As someone who has taken a keen interest in Australian films and TV series over the years I feel that Indigenous Australians are under-represented in Australian media, as they are in so many other aspects of Aussie life.
One 2006 study found that while no newspaper managers interviewed believed their papers were racist most Aboriginal interviewees believed that mainstream newspapers “failed Aborigines dismally” .
I was in part moved to write this having watched John Pilger’s moving documentary Utopia (image above) which screened in the United Kingdom in December 2013 and was being shown across Australia in January and February this year.
It is incredible that Australia, which has one of the highest standards of living in the world, has treated its indigenous people so badly. According to the Australian Institute of Health and Welfare, the life expectancy of an Aboriginal Australian is around 17 years less than that of a white Australian. According to the Australian Bureau of Statistics, while the native Aboriginal people constitute some 3% of Australia’s population they make up around 25% of the country’s prison population. The documentary reveals that some prisons are to be exclusively for Aborigines. This is quite incredible and reminiscent of the old Apartheid system in South Africa.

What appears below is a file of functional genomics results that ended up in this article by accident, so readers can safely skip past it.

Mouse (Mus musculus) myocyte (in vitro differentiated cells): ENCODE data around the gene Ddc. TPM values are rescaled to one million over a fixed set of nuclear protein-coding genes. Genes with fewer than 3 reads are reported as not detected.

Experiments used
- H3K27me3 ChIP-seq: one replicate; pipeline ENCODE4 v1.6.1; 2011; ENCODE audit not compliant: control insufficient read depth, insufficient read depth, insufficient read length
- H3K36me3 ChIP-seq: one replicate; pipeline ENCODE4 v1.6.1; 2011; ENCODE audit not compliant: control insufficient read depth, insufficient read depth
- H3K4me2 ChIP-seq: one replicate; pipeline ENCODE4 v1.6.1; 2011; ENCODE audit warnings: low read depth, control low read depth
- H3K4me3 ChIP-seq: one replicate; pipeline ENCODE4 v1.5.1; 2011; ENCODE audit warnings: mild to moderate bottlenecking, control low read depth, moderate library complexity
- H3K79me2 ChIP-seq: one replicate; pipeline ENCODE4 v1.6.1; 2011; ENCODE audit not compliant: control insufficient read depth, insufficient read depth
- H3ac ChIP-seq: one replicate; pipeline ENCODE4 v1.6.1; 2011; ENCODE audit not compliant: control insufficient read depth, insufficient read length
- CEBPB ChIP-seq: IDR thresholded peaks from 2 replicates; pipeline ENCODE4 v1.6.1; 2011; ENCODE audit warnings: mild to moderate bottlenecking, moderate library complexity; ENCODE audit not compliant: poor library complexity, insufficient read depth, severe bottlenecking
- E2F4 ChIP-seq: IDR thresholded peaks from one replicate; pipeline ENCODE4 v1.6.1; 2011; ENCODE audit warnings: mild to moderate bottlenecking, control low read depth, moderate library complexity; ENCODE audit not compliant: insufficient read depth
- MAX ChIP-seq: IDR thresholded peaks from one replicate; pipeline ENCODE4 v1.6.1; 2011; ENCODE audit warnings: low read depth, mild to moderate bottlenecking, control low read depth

I’m writing this from Edinburgh, Scotland where we’ve seen many Australian soaps such as Home and Away, Neighbours, Sons and Daughters, The Flying Doctors and Prisoner: Cell Block H. Aboriginal characters are notable by their absence.
Prisoner ran for 692 episodes from 1979-1986 yet only featured Aboriginal characters for 15 episodes out of the 692 — about 2% of the whole series. Given that Aboriginals make up 25% of the prison population they should have featured in over 170 episodes. Prisoner proved to be a very popular programme with British audiences and has had numerous complete runs on assorted channels along with successful stage versions featuring various original cast members such as Fiona Spence, Maggie Kirkpatrick and Jane Clifton.
The late Justine Saunders played the part of social worker Pamela Madigan (pictured) for 15 episodes and these largely dealt with her attempts to rehabilitate young tear-away Sarah West (played by Kylie Belling). While the inclusion of the Aboriginal story lines was creditable it was surely little more than tokenism given the enormous run of the series.
Interestingly Justine was awarded the Medal of the Order of Australia (OAM) for her services to the performing arts. She returned the award in protest at the emotional turmoil her mother was suffering over the Howard government’s denial of the term ‘Stolen Generation’.
In the mid 1970’s, British television showed the Australian detective series Boney based on the books by Arthur Upfield. Boney was a half-Aboriginal detective who tracked murderers by spotting an overturned twig or a crushed ant on the sand. While the series did tend to show Aboriginal characters in a sympathetic light, incredibly the lead player was a white New Zealand actor called James Laurenson who played the part of Boney in black face (pictured below).